The Better to Drive With
It was the worst thing that could have happened as my first bad driving experience. I was going to work, riding my little red jeep around 75 mph on a busy freeway. Some song was attacking the radio and I was trying to decide when would be the safest opportunity to take another bite of the sandwich in my lap. Suddenly, without warning, my front left tire fell off.
I have come to notice that sometimes, in my life, something happens which is the emotional or mental equivalent to a tire falling off. It tends to happens without much warning and without my control. It feels very much like a crisis. In the moment, I don’t know how I’m ever going to survive it. Needless to say, I believe in having all four tires.
When I was a child, I lived in Littleton, Colorado, just a few blocks away from Columbine High School. The tragedy which struck there rocked the neighborhood. Some part of me was traumatized by the event. Years later, as a teenager, I lost the tire who’s lug-nuts had been loosened by that awful event. A man came into the mall where my father’s restaurant is and opened fire. The metaphorical tire fell off and I was jerked sharply back to the haunts of the Columbine shooting.
Just as when my literal tire fell off, this unforseen event caused my newly crippled self to grind and scrape along the road in a flurry of sparks. I began to be afraid everywhere I went. I felt that at any moment, someone could pull a gun out and resurrect the scene.
When I got into the literal accident, I began pulling over to the shoulder immediately after I noticed the tire was gone. I tried to brake and stop the car. I did not anticipate the feeling of my stomach dropping when my foot hit the floor without any resistance. My breaks were gone! The car wasn’t going to stop.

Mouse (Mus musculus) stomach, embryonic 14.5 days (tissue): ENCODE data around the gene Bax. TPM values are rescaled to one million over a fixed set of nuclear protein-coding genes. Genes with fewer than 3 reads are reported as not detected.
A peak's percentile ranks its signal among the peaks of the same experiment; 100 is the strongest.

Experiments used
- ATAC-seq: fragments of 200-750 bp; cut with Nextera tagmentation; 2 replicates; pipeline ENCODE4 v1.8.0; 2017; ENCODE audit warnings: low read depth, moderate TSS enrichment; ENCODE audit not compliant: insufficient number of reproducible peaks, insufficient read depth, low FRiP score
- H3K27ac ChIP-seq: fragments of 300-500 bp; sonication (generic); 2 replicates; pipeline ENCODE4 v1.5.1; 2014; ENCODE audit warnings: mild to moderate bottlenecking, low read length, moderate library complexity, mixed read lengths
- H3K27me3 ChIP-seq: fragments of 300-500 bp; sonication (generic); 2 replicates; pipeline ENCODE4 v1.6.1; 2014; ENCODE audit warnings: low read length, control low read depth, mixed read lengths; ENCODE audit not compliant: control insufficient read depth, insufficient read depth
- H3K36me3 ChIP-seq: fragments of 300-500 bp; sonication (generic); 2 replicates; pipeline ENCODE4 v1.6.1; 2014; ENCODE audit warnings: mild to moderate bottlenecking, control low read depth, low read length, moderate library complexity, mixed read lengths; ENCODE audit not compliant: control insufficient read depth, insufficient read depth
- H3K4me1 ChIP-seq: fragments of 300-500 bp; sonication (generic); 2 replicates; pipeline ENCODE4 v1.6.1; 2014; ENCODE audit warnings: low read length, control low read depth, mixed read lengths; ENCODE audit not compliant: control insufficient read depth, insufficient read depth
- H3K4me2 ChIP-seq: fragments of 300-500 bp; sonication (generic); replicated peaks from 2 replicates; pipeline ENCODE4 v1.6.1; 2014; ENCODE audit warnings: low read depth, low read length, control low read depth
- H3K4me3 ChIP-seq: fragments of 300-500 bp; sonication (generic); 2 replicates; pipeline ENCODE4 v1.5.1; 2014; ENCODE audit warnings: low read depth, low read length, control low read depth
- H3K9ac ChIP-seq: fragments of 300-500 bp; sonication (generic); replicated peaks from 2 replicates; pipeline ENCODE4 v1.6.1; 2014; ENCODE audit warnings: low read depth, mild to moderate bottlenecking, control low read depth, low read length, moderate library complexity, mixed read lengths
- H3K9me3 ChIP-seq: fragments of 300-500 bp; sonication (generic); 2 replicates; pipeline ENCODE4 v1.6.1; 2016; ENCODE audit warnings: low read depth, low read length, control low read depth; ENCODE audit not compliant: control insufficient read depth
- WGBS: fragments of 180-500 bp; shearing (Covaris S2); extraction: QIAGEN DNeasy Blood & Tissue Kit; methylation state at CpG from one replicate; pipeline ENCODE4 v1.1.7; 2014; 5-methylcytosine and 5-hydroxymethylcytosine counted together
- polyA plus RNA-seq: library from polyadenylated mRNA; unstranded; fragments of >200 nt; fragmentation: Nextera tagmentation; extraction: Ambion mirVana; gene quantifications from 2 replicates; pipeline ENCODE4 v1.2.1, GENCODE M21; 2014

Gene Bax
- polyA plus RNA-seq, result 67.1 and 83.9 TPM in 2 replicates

After the shooting, after the initial fear, came the panic. I tried to go to school but when I started to walk in my head swam; I’d feel dizzy and would be nearly paralyzed with fear. School was dangerous. That’s where people died, I was not safe there.
Unlike my fear about school, when my car breaks were gone I didn’t panic. There was a sinking dread but adrenaline slowed time and I was clearly able to see what I had to do. I shifted into fourth, then third. The engine thundered in protest but eventually slowed itself down. I had to force it into second, but after the animalistic roar had its say, the miles-per-hour fell off and first gear stopped the car.
After several days of being unable to attend school because of panic attacks induced from the massacre at the mall, I decided to seek help. I went to see a counselor. It was difficult at first to talk through the fear and hurt, but eventually the feeling of lost control began to fade away. I started to see how I would feel better again. And I did. The fear is gone now, although sometimes moments of nervousness do come. I’ve fixed the metaphorical car that is me; I have everything I need to in order resume life.
I still believe in having all four tires. But most of all, I believe in staying calm- in doing what must be done to correct a situation one step at a time. I believe panic is not an option. Loss of control is only in my mind. I can be my own master even in the face of fear. I do have what it takes. I am- I must always be- at a place with myself where I can deal with only three tires and no break.
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